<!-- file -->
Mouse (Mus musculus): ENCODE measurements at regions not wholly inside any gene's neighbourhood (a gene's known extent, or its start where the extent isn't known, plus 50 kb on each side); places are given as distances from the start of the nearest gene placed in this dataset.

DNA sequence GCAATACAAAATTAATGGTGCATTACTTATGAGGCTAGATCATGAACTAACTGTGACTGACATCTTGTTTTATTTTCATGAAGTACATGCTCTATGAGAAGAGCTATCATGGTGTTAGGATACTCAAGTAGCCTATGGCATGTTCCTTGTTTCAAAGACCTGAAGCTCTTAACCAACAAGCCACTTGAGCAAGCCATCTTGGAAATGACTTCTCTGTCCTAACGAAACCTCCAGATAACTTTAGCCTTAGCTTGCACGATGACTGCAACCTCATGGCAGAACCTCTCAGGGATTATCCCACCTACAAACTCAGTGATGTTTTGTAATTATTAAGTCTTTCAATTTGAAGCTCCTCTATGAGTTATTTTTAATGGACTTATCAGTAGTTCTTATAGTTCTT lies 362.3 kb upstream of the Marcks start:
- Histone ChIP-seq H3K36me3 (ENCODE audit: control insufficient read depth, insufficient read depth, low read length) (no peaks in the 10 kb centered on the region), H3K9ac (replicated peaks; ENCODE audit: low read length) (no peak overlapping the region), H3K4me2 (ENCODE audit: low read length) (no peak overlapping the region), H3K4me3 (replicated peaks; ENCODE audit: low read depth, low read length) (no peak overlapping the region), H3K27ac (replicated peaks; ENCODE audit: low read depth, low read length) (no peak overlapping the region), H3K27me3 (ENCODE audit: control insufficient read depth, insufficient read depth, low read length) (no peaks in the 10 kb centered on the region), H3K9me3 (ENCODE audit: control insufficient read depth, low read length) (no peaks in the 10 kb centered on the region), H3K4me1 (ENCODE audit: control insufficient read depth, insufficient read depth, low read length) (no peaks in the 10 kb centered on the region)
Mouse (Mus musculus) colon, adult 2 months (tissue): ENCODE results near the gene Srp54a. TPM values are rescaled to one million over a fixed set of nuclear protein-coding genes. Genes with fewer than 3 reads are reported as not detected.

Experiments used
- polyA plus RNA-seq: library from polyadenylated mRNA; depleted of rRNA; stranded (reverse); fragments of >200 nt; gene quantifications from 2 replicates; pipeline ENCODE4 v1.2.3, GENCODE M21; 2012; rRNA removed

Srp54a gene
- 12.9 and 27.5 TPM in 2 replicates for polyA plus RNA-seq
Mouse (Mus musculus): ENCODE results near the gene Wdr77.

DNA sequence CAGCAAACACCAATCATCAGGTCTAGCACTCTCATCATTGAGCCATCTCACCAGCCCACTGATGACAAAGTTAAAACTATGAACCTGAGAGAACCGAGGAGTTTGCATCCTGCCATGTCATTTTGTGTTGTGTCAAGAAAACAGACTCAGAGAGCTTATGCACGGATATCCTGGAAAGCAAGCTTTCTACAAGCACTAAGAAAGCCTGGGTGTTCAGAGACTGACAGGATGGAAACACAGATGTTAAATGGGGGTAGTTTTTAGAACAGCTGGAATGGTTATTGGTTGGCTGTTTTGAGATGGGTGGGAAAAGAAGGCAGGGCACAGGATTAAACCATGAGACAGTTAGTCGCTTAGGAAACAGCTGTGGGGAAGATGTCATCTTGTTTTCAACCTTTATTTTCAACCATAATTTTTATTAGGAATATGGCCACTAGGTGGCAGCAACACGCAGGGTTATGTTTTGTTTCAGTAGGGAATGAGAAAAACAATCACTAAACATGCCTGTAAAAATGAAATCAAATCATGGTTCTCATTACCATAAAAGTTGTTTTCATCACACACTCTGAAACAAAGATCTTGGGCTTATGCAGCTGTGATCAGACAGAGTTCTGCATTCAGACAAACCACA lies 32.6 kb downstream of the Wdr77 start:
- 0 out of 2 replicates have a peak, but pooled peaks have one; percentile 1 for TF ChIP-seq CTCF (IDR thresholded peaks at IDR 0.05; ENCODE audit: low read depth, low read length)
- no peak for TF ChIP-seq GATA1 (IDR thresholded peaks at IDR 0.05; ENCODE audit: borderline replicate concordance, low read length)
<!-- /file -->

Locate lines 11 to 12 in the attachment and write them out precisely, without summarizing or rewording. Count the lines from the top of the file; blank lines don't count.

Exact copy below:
- 0 out of 2 replicates have a peak, but pooled peaks have one; percentile 1 for TF ChIP-seq CTCF (IDR thresholded peaks at IDR 0.05; ENCODE audit: low read depth, low read length)
- no peak for TF ChIP-seq GATA1 (IDR thresholded peaks at IDR 0.05; ENCODE audit: borderline replicate concordance, low read length)